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Old 09-09-2018, 02:11 PM
oldskewel oldskewel is online now
Join Date: Nov 2014
Location: SF Bay Area
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Originally Posted by mpouliot View Post
But oldskewel,
Running the vehicle while in "limp mode" is bad too, isn't it?
The fact that it "runs" better would point to the MAF, wouldnt it?
It "drives" worse without it plugged in, due to the tranny issue, but it "runs" better with the computer estimating the Air Flow without the MAF Sensor.
My basic comment / thinking is to try to help you to consider the problem in a simpler way to help you solve it.

"limp mode" - does that mean "TRANS. FAILSAFE PROG"?
If it does, from what I could tell from watching my car idle and drive, the engine ran perfectly. I doubt it was harming anything. Like I said, surely it was less efficient, and less powerful if I were to floor it. But the ECU is apparently capable enough to estimate airflow based on all the other sensors it has to make things run well enough. There was a noticeable clunkiness in the AT shifting, and I would be concerned about driving it with more power in that mode - worried about the AT getting damaged.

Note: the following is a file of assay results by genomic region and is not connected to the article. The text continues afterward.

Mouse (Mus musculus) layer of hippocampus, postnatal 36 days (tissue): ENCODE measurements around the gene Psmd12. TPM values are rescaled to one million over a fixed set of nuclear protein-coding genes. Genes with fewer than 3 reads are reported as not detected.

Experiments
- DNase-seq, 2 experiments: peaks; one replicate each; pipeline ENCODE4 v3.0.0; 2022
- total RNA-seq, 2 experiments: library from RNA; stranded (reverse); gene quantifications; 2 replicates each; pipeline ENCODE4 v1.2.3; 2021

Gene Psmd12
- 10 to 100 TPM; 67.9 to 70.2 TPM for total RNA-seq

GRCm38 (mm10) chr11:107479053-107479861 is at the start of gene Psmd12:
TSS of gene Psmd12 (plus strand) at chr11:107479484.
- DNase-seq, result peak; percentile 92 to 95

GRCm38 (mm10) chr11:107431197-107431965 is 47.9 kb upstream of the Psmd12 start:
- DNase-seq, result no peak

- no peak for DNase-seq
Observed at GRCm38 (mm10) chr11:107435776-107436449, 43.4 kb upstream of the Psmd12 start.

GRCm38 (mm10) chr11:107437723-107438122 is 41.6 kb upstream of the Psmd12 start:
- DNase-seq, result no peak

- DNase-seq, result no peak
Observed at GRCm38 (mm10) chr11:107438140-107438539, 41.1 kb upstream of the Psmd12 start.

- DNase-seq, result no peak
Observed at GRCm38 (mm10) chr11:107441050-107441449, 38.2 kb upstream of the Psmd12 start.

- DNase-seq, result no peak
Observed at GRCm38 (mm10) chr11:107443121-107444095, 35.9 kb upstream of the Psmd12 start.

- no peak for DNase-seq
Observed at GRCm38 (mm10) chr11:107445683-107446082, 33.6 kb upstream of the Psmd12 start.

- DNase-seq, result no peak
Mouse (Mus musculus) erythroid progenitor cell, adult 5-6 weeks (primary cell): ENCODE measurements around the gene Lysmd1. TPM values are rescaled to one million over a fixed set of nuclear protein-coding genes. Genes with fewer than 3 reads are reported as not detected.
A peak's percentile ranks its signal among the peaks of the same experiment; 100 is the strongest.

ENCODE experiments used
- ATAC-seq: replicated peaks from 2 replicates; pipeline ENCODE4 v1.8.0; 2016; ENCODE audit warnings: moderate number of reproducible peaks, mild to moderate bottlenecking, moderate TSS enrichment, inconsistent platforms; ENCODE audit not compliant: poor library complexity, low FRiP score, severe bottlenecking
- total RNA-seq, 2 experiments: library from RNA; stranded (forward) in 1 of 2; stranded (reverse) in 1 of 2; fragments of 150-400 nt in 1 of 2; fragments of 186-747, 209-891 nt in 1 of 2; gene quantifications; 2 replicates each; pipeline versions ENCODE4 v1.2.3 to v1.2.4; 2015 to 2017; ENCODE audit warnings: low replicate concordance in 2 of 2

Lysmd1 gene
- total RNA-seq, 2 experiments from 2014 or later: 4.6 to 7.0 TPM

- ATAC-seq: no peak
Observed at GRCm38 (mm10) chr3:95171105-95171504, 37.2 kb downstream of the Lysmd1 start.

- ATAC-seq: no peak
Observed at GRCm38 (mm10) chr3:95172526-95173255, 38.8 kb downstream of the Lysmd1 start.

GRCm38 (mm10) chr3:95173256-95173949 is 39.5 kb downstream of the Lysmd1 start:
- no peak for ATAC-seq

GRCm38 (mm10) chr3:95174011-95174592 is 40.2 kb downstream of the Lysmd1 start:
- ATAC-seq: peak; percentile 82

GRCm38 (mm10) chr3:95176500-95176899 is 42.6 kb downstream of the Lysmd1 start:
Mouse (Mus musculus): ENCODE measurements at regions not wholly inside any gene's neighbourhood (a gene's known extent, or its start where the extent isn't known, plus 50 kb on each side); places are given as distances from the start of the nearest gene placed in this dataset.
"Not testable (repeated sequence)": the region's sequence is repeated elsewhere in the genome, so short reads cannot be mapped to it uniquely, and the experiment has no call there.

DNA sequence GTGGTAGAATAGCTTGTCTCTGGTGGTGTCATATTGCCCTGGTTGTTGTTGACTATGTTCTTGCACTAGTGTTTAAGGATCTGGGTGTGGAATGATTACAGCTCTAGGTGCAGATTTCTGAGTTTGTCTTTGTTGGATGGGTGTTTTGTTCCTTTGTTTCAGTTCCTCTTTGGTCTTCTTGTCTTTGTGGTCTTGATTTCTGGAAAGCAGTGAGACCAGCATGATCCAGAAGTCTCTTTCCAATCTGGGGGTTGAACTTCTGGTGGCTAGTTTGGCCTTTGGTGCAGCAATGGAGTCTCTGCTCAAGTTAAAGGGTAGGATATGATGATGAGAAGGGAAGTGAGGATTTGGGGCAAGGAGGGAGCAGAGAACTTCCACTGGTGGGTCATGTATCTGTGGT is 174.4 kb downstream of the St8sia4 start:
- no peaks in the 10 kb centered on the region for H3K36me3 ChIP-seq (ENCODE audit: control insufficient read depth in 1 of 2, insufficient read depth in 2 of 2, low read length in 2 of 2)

And I am absolutely NOT suggesting you don't have a problem with your MAF. You might have a crap MAF as upallnight and others are suggesting. I am not disagreeing with that at all. If I had one of those crap MAF's in my car, it would run like crap. Then I'd unplug it and it would run perfectly except for the AT failsafe trigger. How easy would that diagnosis be?

By unplugging the MAF, you take it out of the problem. Once unplugged, unless it is physically blocking airflow, the car should run fine - as I've explained and tested for you on my own car. So if you still have engine problems with the MAF unplugged, you've got problems other than the MAF. And if you find and fix those problems to make the car run well again (yes, again, this should be possible), at that point you can plug your MAF back in. Maybe it will run fine, or maybe like crap. At that point, diagnosing the MAF should be pretty simple.

So the debugging concept will have taken one complex situation, and reduced into two simpler ones just by unplugging a connector.

If the MAF is fine and working, then it may be able to mask some of the problems with the rest of your engine - again, making it harder to find them.

And I really don't follow your questions quoted above. Are you talking about my car, your car, or in general?

For example, separating "drive" and "run". It's easy for me to feel changes in this, since my car basically does everything perfectly right now (just finished engine rebuild). But in my explanations, I tried to separate how the AT shifting feels (would lump that into "drive") vs. how the engine rev, smoothness, power feels (would lump those into "run"). Separating variables might help your diagnosis.
2001 X5 3.0i, 190k miles, AT, owned since 2014
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